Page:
with x corresponding to MAP and y to MCWD. For statistical stability, data points with extreme hydro-climatic values (y=0 and y<800 mm) were excluded from the analysis. Estimates of the parameters are shown in Supplementary Table 5.

Potential landscapes

We estimated under which conditions high and intermediate TC are alternative stable states by performing potential analysis74 on the TC data set following an existing method11. We computed stability landscapes of TC by determining how the probability density of TC changes with MAP (0 to 2,500 mm per year in steps of 25 mm per year) and MCWD (−800 to 0 mm per year in steps of 80 mm per year). At each step of the climatic variable (MAP or MCWD), TC values were weighted by applying a Gaussian kernel on the climatic variable with a standard deviation of 5% of the total range considered. Subsequently, the probability density of TC was estimated using the Kernel smoothing function in Matlab (ksdensity) with a bandwidth according to Silverman’s rule of thumb. Maxima (minima) in these probability densities are considered to be stable (unstable) states, whereby local fluctuations in the densities were filtered out11. Forest is bistable under climatic conditions below the highest values of MAP and MCWD at which a stable intermediate TC state is inferred (respectively 2,000 and −88 mm per year) (Supplementary Fig. 1).

Simple evapotranspiration model on a monthly time scale

To estimate changes in local evapotranspiration with changing rainfall or vegetation state, we use a nonlinear regression adapted from a simple evapotranspiration model on a monthly scale, hereafter called ‘Gerrits’ model’75. Evapotranspiration (E) includes evaporation of intercepted water by the surfaces (canopy, understory, forest floor and the top layer of the soil) (Ei) and transpiration by the vegetation (Et), while evaporation from deeper soil and open water are neglected. In Gerrits’ model, monthly transpiration is modelled as a simple threshold process that is a function of monthly precipitation P:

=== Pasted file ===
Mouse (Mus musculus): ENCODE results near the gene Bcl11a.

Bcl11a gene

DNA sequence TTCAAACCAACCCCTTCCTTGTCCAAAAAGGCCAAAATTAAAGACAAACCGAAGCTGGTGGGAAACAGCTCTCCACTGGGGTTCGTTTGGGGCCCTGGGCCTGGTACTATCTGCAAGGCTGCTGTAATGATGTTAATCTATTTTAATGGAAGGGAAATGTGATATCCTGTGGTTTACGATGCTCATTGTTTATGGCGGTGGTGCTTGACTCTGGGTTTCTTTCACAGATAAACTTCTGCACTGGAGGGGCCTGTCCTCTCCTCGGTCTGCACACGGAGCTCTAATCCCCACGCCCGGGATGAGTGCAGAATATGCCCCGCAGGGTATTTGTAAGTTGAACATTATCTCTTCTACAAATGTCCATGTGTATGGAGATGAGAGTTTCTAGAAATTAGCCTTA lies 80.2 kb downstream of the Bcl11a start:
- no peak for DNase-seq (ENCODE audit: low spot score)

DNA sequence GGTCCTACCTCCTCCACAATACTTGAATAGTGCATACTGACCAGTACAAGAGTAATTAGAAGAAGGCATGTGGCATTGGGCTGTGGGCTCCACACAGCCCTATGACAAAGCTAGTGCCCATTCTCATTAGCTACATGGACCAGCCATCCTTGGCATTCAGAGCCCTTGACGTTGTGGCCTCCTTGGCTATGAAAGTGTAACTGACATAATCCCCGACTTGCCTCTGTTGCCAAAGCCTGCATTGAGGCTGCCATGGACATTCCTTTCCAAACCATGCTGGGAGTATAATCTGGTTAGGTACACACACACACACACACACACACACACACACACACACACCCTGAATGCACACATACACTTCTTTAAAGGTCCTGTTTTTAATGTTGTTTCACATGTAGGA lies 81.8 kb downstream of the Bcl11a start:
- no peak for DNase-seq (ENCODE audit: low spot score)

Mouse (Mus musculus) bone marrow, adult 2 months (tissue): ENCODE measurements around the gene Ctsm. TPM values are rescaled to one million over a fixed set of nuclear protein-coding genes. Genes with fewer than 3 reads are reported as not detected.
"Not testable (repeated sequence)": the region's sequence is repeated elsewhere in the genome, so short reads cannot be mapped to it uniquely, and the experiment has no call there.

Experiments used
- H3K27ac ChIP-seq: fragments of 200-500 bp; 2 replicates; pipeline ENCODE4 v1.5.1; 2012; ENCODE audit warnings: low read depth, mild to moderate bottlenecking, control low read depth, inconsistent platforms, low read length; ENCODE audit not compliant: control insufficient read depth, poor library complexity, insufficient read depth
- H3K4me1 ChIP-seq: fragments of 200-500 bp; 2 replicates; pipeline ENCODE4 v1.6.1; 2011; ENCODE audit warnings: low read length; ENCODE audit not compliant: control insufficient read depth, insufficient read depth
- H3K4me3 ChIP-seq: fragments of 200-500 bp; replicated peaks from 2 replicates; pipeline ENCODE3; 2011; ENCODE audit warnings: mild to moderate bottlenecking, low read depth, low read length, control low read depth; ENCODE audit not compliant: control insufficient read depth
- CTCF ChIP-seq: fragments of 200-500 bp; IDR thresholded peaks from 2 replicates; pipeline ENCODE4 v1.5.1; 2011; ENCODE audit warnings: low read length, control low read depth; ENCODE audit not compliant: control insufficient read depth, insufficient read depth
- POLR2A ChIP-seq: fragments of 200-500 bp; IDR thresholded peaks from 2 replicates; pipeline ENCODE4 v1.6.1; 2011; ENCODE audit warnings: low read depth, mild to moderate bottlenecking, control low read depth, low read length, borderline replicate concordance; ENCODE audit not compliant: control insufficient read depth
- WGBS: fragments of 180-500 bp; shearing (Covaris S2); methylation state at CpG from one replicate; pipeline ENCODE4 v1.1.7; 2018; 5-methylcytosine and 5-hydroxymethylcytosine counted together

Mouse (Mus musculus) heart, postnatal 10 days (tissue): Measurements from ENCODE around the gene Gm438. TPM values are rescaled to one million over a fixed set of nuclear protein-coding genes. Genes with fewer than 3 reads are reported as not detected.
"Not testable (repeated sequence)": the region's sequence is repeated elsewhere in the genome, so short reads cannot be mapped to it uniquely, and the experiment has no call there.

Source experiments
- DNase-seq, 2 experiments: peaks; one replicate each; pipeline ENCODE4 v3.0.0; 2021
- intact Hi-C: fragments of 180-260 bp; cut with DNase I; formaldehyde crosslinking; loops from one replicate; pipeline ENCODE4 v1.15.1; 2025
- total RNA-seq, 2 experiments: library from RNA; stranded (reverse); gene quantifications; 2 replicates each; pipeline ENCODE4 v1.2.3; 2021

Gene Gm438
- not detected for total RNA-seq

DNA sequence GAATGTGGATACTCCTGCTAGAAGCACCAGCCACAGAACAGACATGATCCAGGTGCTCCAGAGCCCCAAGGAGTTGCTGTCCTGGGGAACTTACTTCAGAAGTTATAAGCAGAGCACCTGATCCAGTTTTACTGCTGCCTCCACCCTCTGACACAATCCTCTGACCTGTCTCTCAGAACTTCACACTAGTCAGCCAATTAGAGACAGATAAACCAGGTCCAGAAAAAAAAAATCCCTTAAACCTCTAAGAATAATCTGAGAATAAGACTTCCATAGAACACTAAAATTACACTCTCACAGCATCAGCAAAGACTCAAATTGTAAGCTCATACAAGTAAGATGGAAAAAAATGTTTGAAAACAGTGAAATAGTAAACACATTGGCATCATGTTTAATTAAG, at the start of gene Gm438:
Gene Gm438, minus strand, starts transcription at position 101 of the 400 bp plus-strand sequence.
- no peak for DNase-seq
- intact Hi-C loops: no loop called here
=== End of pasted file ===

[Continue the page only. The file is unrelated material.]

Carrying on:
where A is a carry-over factor that represents the transpiration rate at P=0 and relates to the access of the vegetation to subsurface water during seasonal drought. It depends on vegetation-rooting depth and soil moisture. Bt is the slope between effective rainfall (rainfall minus interception evaporation) and transpiration. This slope can be estimated as Bt=1−ωω(exp(−ω)) with ω=Sb/Dt where Sb is the soil moisture below which transpiration is constrained. Dt is the monthly potential transpiration (that is, the atmospheric demand for evaporation once the interception process has first absorbed its part of the available energy). In Gerrits’ model, monthly evaporation from interception is modelled as: